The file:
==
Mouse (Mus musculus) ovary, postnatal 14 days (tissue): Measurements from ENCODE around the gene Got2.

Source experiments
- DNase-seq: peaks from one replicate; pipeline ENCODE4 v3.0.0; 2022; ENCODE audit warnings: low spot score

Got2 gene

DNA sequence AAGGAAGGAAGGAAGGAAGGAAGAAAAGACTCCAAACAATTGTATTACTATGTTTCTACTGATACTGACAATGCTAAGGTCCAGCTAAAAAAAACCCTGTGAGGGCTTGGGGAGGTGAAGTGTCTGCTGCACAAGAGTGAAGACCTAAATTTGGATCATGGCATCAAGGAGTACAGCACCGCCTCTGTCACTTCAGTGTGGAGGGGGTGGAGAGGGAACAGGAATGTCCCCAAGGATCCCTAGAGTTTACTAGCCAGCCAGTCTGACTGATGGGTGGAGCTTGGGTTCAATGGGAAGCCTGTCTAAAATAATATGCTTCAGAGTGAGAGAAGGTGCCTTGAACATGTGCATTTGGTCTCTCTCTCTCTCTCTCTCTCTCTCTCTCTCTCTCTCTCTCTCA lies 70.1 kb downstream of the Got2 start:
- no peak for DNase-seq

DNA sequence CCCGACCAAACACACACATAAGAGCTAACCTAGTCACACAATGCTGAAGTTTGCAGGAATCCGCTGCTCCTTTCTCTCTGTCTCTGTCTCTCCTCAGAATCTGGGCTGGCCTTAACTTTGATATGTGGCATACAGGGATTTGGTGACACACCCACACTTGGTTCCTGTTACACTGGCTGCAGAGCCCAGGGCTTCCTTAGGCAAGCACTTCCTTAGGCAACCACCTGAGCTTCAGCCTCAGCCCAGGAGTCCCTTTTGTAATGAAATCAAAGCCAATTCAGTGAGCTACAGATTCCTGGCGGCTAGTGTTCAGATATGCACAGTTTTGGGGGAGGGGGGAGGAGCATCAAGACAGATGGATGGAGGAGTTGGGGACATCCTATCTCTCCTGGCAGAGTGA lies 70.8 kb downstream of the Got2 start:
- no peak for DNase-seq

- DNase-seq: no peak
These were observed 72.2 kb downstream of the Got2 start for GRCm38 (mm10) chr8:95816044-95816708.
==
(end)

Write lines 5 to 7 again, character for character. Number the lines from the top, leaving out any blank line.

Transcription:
DNA sequence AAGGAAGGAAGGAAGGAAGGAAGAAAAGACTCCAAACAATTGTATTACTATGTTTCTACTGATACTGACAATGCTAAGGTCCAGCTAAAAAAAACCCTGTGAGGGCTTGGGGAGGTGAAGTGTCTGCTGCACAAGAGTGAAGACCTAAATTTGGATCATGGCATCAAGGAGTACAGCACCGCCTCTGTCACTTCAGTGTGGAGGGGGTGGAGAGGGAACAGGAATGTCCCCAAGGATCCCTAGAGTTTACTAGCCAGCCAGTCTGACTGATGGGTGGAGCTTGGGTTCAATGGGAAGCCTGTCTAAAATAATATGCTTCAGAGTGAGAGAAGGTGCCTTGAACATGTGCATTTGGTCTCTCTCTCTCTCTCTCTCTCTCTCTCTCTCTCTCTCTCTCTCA lies 70.1 kb downstream of the Got2 start:
- no peak for DNase-seq

DNA sequence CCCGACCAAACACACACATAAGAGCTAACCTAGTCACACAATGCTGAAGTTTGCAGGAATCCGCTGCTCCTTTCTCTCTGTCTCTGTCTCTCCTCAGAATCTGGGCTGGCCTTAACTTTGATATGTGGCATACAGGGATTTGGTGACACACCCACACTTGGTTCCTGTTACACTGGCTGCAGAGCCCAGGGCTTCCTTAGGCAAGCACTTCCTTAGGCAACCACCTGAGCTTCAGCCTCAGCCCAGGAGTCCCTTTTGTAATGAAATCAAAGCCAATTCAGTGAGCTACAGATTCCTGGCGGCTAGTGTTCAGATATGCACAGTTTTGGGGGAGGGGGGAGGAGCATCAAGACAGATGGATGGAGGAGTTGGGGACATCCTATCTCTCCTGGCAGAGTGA lies 70.8 kb downstream of the Got2 start: